One Hot Holiday Season

by Rob Spiegel

What's your idea of holiday shopping? Forget crowded malls and pushy sales clerks. Instead pull up to your computer with a warm cup of cocoa. Millions of people did just that this year, accounting for the 85% increase in sales over the same period last year.

Don’t you just love the holidays? I did all my out-of-town shopping in one afternoon at Amazon and Barnes and Noble. All that the last minute. I received surprising discounts – way below Wal-Mart prices. I got free or dirt-cheap shipping. And it’s all promised to arrive well before Santa’s busy night. No congestion in the mall. No line at the post office. And I didn’t have to bump up against people carrying the flue. Just me and my computer on a quiet afternoon with Dean Martin singing “The Christmas Blues” in the background. This is too easy. No wonder online holiday sales are up.

And boy are they up. According to the eSpending report from Nielsen/NetRatings, Goldman, Sachs & Co. and Harris Interactive, consumers spent $2.7 billion online for non-travel-related products and services during the week that ended December 5. That’s up 18 percent from the prior week, which isn’t surprising. But the shocker is that online spending is up 85 percent over the $1.46 billion spent during the same week last year.

Not surprisingly, half of all online holiday shoppers completed their purchases via a broadband connection. I use a cable connection, so a great part of my shopping ease was due to the quick product searching that comes from a high speed connection. I was able to click quickly from product to product, comparing prices and features. In years past, the slow dial-up performance made searching and product comparisons frustratingly slow and tedious.

Some of the stated reasons consumers bought online have shifted this year. The leading reason people purchased online was to avoid crowds. This is a chestnut, the top reason for many years. Almost 40 percent wanted to avoid the mall crunch. Another 35 percent were motivated by lower prices online. This reason has gained ground as online retailers offer deep discounts and eat much of the shipping costs. The third reason was the comparison shopping power of the Net. This reason has gained ground with the proliferation of high-speed connections. Comparison shopping is tons easier with broadband.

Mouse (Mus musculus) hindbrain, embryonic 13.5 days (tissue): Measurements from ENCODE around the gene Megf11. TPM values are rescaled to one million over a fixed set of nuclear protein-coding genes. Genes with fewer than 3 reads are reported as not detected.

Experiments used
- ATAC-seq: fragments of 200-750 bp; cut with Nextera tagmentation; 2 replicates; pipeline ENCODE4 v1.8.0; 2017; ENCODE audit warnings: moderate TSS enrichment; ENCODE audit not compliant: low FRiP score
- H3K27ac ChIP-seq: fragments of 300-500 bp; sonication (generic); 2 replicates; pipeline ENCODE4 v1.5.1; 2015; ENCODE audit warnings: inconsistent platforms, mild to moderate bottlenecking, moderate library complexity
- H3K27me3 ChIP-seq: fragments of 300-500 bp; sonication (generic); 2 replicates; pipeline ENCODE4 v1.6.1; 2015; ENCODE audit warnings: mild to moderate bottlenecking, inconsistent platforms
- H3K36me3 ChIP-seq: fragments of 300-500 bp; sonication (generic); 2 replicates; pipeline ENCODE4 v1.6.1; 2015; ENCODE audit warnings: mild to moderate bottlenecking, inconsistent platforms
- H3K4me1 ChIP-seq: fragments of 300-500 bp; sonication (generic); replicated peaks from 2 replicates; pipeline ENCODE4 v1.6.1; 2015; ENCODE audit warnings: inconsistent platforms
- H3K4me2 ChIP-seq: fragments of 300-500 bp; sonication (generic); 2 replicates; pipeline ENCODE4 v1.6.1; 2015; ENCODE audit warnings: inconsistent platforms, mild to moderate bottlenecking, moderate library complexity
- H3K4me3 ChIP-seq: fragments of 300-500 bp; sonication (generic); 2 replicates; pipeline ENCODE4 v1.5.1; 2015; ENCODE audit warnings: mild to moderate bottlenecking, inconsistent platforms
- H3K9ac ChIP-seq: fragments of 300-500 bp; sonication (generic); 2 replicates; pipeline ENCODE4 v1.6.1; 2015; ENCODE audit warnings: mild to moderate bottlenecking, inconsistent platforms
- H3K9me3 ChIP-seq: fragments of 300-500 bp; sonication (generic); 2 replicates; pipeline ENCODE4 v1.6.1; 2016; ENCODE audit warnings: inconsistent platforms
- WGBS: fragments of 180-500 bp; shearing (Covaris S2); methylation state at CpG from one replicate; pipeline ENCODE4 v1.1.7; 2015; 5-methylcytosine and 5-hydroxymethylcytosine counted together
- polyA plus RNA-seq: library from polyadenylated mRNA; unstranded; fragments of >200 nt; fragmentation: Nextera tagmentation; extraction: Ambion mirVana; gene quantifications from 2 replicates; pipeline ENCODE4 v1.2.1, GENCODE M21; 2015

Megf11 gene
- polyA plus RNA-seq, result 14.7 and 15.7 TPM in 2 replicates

Two other chestnuts rounded out the list. Online shopping is more convenient than traveling from store to store, and there is a wider selection of products available on the Internet. Shoppers also praised the ease us using the Internet. Forty-two percent said they were “very satisfied” with the 2003 holiday shopping season, a ten-point gain over last year.

Nielsen/NetRatings analysts are bullish on the remaining days of 2003 holiday shopping, since only 31 percent of respondents claim to be finished shopping. “With nearly 70 percent of consumers still shopping, there’s plenty of room for growth and increased spending online,” says Abha Bhagat, senior analyst at Nielsen/NetRatings. “Additionally, with Chanukah beginning three weeks later this year as compared with last year and retailers extending shipping deadlines, we’re looking forward to continued growth and a solid overall holiday season.”

I’m thinking of shopping online for my kids and in-town friends this year. In the past, I’ve always considered Internet shopping an alternative to mail order catalogs for out-of-town relatives and friends. But why not shop online for in-town giving? The costs are low. The gifts come right to the house and they’re already in boxes. All you have to do is slap on some wrapping paper and slide them under the tree.

Overall holiday sales on the Internet are predicted to reach from $14 to $17 billion this year, up 20 to 40 percent overall according to assorted research companies. At 85% year-over-year, Nielsen/NetRatings shows the highest annual growth in online sales. They may be right. Unlike the other research companies, Nielsen/NetRatings bases its research on actual consumer activity rather than projections. These hefty growth figures come during a year when total holiday sales will grow between 4 and 6 percent. However you look at it, the Internet has really grown up as high-speed connections proliferate. It’s easy. It’s cheap. And you don’t have to stand in line with people who are coughing flu germs into your breathing air.

Rob Spiegel is the author of Net Strategy (Dearborn) and The Shoestring Entrepreneur’s Guide to Internet Start-ups (St. Martin's Press). You can reach Rob at robspiegel@comcast.net

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